I never planned to get married at the early-spring age of 23. While all my friends were either pairing off or pining to do so, I was plotting how to live several years on each of the seven continents (yes, even chilly, dark, Antartica). Husbands and babies were the furthest thing from my mind, and at 23, I had room enough and time to be cavalier about my singleness. I knew my desire for adventure and my lack of desire for marriage were unusual, but I never felt insecure or ashamed.
According to the sprawling cover story of The Atlantic, had I remained single rather than choosing to marry, being a single female would no longer be that unusual. According to Kate Bolick, culture editor for Veranda magazine, more and more women are remaining single due to a shortage of “marriageable” men—men who earn more money and are more educated. The perfect storm of women’s ascent in society and the simultaneous decline in life prospects for men has led to a “crisis in gender” in which women must choose between deadbeats and players.
For Bolick, the economic crisis has split the dating pool into two camps: deadbeats who are unemployed, underemployed, or uneducated, and the playboys who eschew commitment because the demand for successful men outnumbers the supply. These changes come in conjunction with the tendency for people to marry later, marry less, and the ability to have a biological child without a physical partner.
Bolick argues that the world must come to grips about these changes in marriage, intimacy, and kinship in order to have less unhappy families. As an alternative to the nuclear family, she suggests the collaborative raising of children by a group of women who reside together—a variant of the social structure demonstrated by the Mosuo people in China.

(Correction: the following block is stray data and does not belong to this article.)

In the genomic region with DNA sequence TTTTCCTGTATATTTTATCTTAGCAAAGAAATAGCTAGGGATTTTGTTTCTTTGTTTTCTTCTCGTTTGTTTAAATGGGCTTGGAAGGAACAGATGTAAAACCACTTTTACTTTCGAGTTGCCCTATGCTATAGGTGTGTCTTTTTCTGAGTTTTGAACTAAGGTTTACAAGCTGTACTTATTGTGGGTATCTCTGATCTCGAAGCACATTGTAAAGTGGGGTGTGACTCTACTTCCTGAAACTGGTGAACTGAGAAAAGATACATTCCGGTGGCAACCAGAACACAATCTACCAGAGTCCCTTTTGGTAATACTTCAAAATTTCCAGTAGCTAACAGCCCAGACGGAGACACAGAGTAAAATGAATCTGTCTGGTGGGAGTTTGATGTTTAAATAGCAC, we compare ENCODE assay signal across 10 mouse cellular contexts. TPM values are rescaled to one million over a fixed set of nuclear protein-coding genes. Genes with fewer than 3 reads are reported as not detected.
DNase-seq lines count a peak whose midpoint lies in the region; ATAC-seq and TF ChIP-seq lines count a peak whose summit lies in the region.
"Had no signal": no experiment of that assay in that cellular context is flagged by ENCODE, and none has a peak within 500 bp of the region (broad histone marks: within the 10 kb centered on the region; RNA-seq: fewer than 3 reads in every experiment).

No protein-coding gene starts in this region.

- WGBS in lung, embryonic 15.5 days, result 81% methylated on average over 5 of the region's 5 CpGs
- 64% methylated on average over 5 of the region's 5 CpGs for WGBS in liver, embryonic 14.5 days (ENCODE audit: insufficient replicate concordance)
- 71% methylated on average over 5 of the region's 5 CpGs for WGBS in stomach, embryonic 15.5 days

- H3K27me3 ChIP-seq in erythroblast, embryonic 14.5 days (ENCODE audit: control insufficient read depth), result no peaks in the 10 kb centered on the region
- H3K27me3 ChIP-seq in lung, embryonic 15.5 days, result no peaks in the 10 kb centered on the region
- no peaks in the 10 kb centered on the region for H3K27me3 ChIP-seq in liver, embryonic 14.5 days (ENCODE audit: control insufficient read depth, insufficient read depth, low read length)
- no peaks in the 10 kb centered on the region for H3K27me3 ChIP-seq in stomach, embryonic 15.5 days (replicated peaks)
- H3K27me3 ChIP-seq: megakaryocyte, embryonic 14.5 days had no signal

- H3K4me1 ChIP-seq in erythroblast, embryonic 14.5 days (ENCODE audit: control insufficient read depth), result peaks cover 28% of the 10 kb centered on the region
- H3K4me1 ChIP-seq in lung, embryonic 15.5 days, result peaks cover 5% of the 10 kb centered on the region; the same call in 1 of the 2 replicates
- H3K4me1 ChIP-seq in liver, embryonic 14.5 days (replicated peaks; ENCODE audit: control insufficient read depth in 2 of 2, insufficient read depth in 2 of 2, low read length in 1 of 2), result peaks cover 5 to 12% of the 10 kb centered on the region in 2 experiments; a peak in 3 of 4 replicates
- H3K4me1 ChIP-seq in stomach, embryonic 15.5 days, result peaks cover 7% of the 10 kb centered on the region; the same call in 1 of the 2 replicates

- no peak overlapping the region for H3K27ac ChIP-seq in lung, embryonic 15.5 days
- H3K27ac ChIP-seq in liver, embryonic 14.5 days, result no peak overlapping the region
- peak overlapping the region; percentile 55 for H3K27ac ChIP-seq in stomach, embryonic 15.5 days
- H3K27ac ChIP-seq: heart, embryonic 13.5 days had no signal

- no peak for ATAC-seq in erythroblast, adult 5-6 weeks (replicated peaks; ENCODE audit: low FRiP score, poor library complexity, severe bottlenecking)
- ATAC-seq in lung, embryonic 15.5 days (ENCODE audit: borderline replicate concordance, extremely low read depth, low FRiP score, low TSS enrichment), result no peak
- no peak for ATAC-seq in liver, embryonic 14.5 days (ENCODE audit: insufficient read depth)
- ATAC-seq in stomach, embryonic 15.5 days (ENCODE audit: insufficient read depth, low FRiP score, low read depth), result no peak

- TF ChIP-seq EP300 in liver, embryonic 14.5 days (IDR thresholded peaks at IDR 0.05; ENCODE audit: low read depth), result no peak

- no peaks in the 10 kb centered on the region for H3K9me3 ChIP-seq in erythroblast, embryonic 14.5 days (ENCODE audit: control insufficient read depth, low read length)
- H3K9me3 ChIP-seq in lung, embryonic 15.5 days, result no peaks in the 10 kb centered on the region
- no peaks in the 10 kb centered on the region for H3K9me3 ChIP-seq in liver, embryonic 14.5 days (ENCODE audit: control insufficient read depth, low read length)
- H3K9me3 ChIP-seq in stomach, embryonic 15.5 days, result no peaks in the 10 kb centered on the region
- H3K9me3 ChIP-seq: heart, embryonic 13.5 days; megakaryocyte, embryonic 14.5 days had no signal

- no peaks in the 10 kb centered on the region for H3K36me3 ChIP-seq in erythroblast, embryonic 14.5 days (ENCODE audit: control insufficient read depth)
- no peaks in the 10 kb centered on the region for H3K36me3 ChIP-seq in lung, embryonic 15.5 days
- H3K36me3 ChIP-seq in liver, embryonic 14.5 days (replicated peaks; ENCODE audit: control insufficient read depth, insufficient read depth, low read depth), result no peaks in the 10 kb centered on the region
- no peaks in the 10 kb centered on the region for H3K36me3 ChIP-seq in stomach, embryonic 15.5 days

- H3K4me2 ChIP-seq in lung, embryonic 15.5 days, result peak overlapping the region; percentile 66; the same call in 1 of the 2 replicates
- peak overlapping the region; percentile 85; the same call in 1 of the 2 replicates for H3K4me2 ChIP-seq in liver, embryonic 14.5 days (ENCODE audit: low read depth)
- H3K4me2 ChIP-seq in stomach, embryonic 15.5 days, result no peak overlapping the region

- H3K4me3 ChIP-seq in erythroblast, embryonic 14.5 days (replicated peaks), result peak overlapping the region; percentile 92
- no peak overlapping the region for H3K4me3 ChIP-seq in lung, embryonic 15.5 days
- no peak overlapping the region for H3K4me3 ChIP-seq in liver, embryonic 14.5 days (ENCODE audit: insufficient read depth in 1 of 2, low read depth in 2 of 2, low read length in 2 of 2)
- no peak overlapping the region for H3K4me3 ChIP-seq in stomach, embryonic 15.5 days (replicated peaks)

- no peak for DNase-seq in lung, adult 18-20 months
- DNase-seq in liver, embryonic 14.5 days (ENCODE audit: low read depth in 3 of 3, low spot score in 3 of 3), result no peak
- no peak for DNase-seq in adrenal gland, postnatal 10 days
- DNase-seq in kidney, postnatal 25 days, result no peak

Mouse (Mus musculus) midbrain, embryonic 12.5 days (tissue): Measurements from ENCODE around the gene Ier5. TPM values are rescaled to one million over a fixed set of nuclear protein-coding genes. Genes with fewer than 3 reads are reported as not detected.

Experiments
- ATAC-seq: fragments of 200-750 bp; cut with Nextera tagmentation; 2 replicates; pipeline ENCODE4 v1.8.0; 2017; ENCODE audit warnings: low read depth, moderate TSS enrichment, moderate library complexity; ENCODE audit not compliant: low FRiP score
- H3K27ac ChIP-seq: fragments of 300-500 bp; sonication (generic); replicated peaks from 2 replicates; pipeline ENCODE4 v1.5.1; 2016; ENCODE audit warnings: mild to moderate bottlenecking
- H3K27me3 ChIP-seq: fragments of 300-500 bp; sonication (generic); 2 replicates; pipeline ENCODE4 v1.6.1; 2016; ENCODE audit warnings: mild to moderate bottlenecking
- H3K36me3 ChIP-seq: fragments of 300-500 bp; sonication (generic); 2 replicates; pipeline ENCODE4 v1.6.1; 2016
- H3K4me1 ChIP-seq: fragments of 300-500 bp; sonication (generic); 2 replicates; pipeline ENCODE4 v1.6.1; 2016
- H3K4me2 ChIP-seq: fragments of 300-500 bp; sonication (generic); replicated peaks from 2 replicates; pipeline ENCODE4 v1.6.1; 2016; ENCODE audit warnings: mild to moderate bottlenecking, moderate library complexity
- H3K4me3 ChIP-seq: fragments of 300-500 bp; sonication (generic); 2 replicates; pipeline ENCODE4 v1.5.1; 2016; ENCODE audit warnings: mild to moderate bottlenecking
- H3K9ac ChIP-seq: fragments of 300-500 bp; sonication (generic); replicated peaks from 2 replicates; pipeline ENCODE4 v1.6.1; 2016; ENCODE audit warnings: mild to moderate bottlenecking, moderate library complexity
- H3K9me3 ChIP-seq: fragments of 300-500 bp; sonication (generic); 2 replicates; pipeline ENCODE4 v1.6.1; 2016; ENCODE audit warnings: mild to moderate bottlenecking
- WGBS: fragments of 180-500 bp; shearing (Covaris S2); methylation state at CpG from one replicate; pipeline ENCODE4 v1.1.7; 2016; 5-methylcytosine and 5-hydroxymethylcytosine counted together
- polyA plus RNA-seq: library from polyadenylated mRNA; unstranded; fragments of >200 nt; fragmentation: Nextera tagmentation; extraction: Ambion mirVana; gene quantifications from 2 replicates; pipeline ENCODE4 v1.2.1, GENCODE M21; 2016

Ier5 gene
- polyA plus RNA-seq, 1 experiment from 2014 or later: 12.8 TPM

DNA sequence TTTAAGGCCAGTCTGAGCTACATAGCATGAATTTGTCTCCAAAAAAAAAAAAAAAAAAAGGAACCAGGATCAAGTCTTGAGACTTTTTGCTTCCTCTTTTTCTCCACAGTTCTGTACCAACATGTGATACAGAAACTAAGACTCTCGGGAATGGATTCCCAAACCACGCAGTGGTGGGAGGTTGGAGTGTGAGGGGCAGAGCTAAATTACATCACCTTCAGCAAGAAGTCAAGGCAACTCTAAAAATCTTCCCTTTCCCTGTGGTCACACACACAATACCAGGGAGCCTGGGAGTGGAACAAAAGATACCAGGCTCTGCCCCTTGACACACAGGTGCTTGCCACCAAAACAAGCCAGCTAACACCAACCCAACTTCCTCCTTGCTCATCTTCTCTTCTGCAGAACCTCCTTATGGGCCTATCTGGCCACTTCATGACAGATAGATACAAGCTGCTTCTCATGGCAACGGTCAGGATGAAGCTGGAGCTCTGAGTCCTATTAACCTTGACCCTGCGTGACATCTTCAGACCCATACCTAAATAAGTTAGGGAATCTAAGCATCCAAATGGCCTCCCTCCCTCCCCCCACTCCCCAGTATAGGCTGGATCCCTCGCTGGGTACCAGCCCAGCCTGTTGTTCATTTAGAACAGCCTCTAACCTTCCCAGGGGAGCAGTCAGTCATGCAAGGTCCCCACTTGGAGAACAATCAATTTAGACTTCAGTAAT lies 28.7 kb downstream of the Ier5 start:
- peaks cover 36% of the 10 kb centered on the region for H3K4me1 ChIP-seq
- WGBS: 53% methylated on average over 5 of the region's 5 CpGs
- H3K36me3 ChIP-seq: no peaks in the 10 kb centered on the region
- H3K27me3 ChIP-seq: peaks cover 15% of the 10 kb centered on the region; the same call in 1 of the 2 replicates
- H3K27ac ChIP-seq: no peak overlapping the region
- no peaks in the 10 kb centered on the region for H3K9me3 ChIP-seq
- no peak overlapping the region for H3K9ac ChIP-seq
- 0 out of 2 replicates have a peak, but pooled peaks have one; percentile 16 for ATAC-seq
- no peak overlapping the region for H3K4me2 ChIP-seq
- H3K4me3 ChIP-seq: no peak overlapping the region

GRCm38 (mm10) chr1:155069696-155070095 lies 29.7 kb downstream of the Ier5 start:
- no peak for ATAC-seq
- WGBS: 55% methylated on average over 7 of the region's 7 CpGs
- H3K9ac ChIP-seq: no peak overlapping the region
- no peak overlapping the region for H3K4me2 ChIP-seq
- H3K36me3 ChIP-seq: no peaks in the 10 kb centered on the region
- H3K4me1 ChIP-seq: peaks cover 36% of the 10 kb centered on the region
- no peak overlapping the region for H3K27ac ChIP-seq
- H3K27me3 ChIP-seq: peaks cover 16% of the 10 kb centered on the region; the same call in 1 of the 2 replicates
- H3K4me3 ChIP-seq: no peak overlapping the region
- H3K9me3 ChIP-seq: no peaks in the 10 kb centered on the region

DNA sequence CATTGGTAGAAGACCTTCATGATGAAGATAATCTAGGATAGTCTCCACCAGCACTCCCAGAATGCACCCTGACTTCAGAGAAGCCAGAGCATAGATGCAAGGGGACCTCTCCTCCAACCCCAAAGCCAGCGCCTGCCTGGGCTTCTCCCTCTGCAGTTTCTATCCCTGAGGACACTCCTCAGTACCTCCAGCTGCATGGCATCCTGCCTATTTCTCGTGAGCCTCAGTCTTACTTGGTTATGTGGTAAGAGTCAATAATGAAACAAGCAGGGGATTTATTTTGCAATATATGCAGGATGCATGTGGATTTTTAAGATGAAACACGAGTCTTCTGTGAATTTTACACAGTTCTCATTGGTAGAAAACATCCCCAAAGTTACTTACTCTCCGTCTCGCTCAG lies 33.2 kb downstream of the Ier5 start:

Bolick makes some important critiques about the way society views single woman—as if they were adjuncts to society, incomplete in themselves. She urges others to not reduce women’s identity to just whom it is they do or do not marry, but to consider the depth and complexities of the network of relationships that emerge from our roles as daughters, friends, aunts, and cousins. Bolick makes her finest point when she resolves to accept her singleness. “If I stopped seeing my present life as provisional,” she writes, “perhaps I’d be a little more … happier.”
Still, a number of concerns surface in Bolick’s piece regarding the nature of marriage. First, Slate’s Jessica Grose offers an incisive critique that most of the twelve cover stories written by women have to do with nothing more than specific women’s issues. Second, Bolick states that due to the economy, single women must choose between deadbeats and players. Given that Bolick has more experience than I do in the dating game, I can take this at face value as her experience, but I have trouble equating men who have lost their jobs or have taken paycuts due to The Great Recession as “deadbeats.” Are marriageable men only those who make more than we do? Does that automatically make men “losers” if they don’t? Do we want gender parity, or to be able to marry up?
Second, she places the blame for the shifting state of marriage in America on the broad back of the women’s movement. Due to the women’s movement, we are putting off marriage, marrying less often, and have developed biological means to have children without a man. Although she doesn’t support her claim with evidence, a connection between the two can be reasoned. However, she takes this to nth degree when she proposes to raise children in families of women, and reduce the role of male to a sexual partner. This greatly diminishes the role and identity of men and minimizes the gratifying, mutually beneficial relationship that men and women were designed to have.
Bolick’s article is endearingly rambling—one feels as though they were along on the ride with her as she comes to grips with her singleness. Life experiences are, after all, very rarely as straightforward as a three-point essay. But her perceptions about marriage and men underscore the importance of Christians providing—by rhetoric and by example—a meaningful alternative to the prevailing views about marriage.